I had previously checked the CPO inventory list and pricing for similar cars to mine were around $90,000 up to $93,000. Looking at the current CPO inventory list. Now, I see P90Ds' priced from $80,700 to $90,000 for a car with far fewer miles. They all have the $4,500 wheel option mine does not. Based on current inventory and mileage and options, looks like they'd price my car around $85,000. So that reflects about a 22% margin from their offer. Certainly much higher. Others that have actually traded in their cars and then seen them on the website would know better if 22% is consistent with what they got for their cars. I have a feeling the margin is higher right now since the major price reduction just kicked in and they likely don't know what the impact on CPO's will be in the market place. When I got the $78,000 offer a couple of months ago, pricing on the website was around $90,000 for available similar CPO's. That reflected only a 13% margin. Certainly more reasonable based on the 8% margin 2 years ago. Two months later, it's 22%. So again, pretty sure, the difference is due to the pricing change more than anything. There are several P85D's available for right at $80,000, certainly lower than I remember them being a few months ago.

Just ran my car through Kelley Blue Book. Trade in value through them is at $79,000. Probably about 5% more than what could be expected from Car Max. Certainly much better than what Tesla is offering. Probably be lucky to get much more than $80,000 through a private party sale. As noted, I'm happy to keep it. Love the car. Not an ounce of trouble with this one other than a finicky front sensor that occasionally goes off for no reason. Being that AP2 is no better than AP1 and likely won't be in the next year, there's nothing that I feel like I'm missing out on with my current car versus what I'd get in a new one. I will absolutely want AP2 once FSD is functional, but until then, none of the other changes Tesla has made are enough to entice me. If the price was right, would have done it now, but it wasn't. But it is nice to see that inventory P100D's can be leased at about the same amount I'm paying for my lease. A few months ago, an equally equipped P100D showed a lease price at over $2,200, before tax!!! At that pricing, I was thinking this one could, sadly, be my last. Hopefully the current pricing holds for another year until I'm ready.

2015P90DI | September 7, 2017

And for me, leasing is the smarter and cheaper option. It's simple math.

The lease price and payment price were pretty close to the same (and still are). Difference being cash out of pocket to start was about $13,000 less. When I did the math, based on the 50% price guarantee Tesla had at the time, from the time I walked in the door until the time I sold it for 50% 3 years later was $8,000 more than leasing the car and turning it in after three years. For me, I'm close to mileage either way. The difference is, I save more being that my entire lease payment is deductible (big difference).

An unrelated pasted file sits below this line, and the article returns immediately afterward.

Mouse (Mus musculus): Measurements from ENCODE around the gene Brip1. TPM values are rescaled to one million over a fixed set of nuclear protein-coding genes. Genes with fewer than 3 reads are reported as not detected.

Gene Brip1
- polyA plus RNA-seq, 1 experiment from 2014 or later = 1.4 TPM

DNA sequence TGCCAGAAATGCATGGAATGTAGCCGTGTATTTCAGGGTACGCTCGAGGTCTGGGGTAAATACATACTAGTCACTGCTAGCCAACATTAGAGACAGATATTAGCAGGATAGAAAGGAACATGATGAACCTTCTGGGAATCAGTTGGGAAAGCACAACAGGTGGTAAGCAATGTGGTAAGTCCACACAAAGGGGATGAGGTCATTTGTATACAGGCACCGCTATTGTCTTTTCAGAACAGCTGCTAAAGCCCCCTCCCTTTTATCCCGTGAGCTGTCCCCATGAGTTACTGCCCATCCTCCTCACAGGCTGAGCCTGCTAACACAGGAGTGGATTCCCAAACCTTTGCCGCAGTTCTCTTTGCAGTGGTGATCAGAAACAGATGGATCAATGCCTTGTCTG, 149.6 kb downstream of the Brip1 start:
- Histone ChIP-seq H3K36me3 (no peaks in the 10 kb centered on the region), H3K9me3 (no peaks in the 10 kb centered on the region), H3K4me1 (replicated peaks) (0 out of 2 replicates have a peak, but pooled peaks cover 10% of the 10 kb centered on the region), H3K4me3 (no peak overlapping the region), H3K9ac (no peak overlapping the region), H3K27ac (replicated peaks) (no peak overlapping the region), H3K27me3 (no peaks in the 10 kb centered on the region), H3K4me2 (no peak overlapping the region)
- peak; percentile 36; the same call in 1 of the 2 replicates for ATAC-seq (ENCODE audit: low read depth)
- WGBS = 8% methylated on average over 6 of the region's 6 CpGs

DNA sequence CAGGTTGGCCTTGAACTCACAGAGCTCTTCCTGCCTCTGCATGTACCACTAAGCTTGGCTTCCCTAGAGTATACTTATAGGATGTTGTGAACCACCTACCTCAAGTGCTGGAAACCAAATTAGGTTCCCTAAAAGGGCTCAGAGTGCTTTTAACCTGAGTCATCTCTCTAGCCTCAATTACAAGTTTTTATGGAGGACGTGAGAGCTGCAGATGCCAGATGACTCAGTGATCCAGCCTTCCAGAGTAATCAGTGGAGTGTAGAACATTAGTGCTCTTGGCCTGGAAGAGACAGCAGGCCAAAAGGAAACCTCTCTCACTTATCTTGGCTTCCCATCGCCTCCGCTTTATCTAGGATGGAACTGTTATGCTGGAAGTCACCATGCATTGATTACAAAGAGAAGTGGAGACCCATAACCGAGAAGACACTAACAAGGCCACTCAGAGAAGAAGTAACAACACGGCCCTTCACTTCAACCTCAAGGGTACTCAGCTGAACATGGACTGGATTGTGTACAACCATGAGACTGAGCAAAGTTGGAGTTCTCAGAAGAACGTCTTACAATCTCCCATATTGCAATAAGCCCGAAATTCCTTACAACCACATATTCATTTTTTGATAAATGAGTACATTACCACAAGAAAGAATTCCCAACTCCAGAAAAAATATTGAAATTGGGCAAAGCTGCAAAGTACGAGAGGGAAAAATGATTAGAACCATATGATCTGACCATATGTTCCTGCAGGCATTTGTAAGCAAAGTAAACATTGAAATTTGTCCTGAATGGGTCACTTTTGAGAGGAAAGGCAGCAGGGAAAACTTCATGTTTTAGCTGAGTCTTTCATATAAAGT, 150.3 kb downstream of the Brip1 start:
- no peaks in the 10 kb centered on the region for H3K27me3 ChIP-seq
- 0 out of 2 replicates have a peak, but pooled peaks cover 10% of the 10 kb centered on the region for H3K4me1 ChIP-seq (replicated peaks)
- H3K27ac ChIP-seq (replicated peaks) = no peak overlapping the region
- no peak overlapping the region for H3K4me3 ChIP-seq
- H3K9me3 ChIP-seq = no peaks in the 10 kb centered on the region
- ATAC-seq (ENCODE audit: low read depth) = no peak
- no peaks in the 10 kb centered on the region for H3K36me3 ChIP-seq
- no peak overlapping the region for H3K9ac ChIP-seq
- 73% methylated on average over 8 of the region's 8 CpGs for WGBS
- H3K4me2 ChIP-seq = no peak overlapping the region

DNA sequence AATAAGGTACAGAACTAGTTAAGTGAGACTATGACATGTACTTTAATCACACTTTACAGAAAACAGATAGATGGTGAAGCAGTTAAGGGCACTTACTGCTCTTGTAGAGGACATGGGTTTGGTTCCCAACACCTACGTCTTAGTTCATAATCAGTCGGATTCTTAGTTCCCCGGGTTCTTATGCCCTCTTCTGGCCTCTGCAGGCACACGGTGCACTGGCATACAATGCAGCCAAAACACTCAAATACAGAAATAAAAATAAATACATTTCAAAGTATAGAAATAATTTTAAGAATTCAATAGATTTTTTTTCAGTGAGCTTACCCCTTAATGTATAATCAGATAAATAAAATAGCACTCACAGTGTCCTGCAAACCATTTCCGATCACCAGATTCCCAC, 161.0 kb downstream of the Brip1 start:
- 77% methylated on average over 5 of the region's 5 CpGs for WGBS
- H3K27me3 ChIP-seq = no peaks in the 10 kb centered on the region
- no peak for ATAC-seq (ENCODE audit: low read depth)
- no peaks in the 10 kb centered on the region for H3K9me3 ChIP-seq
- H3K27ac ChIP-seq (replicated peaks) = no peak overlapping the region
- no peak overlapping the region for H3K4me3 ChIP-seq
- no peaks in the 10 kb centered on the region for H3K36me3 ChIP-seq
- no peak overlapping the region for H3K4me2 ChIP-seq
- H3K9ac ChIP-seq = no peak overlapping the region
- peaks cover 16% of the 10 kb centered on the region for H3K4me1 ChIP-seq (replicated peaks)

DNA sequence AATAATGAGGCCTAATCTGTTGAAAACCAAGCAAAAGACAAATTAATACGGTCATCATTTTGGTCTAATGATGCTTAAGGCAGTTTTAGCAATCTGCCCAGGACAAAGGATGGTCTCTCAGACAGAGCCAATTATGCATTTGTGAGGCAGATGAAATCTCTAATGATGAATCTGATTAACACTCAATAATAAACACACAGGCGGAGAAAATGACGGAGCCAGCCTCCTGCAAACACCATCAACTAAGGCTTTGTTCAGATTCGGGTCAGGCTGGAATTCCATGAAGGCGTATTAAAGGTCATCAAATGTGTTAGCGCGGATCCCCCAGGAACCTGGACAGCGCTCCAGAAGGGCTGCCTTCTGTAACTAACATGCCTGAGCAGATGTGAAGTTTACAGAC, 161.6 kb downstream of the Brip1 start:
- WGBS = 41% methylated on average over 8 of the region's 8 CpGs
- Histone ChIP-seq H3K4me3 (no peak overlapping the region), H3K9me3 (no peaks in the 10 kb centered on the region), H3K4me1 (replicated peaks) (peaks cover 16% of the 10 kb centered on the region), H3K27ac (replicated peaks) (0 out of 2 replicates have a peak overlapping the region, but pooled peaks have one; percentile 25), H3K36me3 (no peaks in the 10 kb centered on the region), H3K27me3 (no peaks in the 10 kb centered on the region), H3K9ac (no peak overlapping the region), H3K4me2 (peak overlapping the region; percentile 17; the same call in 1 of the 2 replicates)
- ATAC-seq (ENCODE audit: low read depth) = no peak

For those that drive a lot more miles, leases don't make as much sense. But again, comes down to the math. 25 cents per mile or added loss in value due to higher mileage. What's higher? For those that want to keep a car for a long time, certainly doesn't make sense. But then again, based on my past experience with US Bank, they've offered to sell me the car at WELL BELOW the residual value. Don't know if that will be true on the Tesla, thinking it's a much higher possibility now based on the price reductions, then I could save another $20,000 over what I would have bought it for. Say they're willing to sell me the car for $50,000, between that, paying tax for only 3 years and then on only $50,000, I'd end up owning the car free and clear for about $25,000 less than if I had bought it to start with.

I was originally one that was 100% against leasing. Then I wised up, did the math and learned the error of my ways. Haven't "bought" a car since.

Further advantages to leasing, never have to worry about it going out of warranty. Never have to spend $5,000 for an extended warranty. Never have to worry if the value suddenly plummets (as just happened), don't have to worry if you charge to 100% every single time or if you launch it hard from every single traffic light (I do it about once every two months LOL, but peace of mind is still there). Hassle free to get rid of the car (don't have to deal with selling it) and considering Tesla is a Technology Car, never get too far behind on today's technology. How often do you change cell phones? At a much greater extreme, Tesla somewhat falls into that category.

TeslaKU | September 7, 2017

@2015P90DI - +1. Rocky_H is just imposing his situation on everyone else. If it turned out the car was more trouble than it was worth and had constant maintenance issues, just hand the keys over and say, goodbye. I think there may be a couple of owners in this forum that wish they were on a lease. It all depends on the leasing program and your specific financial and tax situation.

inconel | September 8, 2017

+2 We can have quite different utility functions, income levels, priorities in our current stage in life etc.
It is not very smart to assume that everyone is in a similar situation.

bob | September 8, 2017

2015P90DI, I bought a 2013 85 CPO and then immediately after regretted buying a CPO and decided to buy new. I paid $52,000 for it and they offered a trade-in at $43,500. Looks like their margin is now 16%.

Silver2K | September 8, 2017

does you 52k include tax?

Silver2K | September 8, 2017

your